(Disclosure: This user was me. Note that I didn’t say that quote markup must be used for licensing reasons, I said that quote markup makes clear that the image doesn’t fall under this license.)
There is no reason to give images special treatment over text.¹ If it’s not your content, but you’re allowed to include it, quote it.
Now, using the quote markup is not the only way to quote something. For inline quotes, using quotation marks is perfectly fine. And there might also be other ways to mark something as a quote (e.g., with a note). But there is no reason not to use quote markup for block quotes, and images are in most cases (like in OP’s example) included as blocks.
We have an easy way that works (just prepend a
>), why use something else?
Not a legal issue
To be clear, not to use quote markup is most likely not a legal issue for the author nor for Stack Exchange (as long as quoting the work is legally allowed, and the quote is marked in another sufficient way). But the quote markup helps people that want to make use of the content published on Stack Exchange sites:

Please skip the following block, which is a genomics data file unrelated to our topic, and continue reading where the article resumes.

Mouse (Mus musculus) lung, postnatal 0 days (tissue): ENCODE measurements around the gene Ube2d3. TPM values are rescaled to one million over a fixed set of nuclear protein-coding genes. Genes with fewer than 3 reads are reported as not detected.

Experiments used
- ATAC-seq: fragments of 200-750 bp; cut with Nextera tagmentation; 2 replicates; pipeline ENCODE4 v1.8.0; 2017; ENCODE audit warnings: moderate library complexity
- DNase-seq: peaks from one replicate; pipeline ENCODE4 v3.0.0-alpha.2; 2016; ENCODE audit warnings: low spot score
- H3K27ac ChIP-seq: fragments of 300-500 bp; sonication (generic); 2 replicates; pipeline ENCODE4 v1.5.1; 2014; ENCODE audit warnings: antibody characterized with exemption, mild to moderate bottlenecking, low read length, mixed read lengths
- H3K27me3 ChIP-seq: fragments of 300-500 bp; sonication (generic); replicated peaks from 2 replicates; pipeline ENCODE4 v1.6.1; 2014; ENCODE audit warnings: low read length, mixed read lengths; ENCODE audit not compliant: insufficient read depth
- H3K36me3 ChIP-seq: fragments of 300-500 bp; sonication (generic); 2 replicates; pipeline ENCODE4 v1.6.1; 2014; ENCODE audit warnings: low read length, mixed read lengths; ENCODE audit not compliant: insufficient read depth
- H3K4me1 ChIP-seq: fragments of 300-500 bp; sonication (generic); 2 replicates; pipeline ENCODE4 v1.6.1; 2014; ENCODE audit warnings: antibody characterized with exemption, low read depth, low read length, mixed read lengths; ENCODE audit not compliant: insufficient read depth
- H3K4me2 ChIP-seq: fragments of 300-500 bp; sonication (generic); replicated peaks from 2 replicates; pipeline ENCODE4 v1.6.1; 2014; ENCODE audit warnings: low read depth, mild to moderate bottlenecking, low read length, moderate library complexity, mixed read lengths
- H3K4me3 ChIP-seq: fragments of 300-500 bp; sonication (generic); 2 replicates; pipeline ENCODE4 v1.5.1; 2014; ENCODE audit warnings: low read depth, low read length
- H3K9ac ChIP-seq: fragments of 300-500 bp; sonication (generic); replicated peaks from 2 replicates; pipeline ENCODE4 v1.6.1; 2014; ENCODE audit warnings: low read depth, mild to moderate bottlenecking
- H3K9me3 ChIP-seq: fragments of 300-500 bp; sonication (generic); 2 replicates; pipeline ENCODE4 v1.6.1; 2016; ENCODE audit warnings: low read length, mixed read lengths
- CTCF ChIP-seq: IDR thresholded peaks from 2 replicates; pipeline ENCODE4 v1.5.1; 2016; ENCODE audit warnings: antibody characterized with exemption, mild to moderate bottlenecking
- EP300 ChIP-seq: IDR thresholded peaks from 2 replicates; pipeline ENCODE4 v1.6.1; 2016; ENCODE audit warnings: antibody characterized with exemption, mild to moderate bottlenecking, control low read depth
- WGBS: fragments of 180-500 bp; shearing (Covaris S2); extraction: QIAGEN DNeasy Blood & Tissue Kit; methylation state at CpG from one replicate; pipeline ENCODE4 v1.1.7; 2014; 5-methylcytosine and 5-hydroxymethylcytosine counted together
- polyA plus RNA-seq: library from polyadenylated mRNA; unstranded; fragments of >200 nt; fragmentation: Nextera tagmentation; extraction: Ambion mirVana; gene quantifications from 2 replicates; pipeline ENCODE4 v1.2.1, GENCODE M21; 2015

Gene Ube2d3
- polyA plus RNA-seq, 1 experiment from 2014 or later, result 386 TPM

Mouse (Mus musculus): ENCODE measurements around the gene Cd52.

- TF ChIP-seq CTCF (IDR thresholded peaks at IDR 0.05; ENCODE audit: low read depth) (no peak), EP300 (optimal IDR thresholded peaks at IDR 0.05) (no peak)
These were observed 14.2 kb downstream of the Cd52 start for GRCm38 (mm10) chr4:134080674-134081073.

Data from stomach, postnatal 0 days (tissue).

What if the image is licensed?
Doesn’t change that it’s a good idea to quote markup:
If the image is licensed under an incompatible license, the use is only allowed thanks to quoting laws. The license doesn’t come into effect. Specifying the license can be useful, but quote markup should still be used.
If the image is licensed under a compatible license, and the use of the image isn’t covered by quoting laws, your use is covered by the license, and you might have to give attribution according to the license. Still, using quote markup helps people (for the reasons mentioned above).
Only if you edit the image (if allowed), quote markup must not be used. It’s no longer a quote, the image is now a derivative work (and attribution might be required).
> … (Markdown) generates
<blockquote>…</blockquote> (HTML). The
blockquote element is for quoted content, not just for text: "The
blockquote element represents content that is quoted from another source, […]".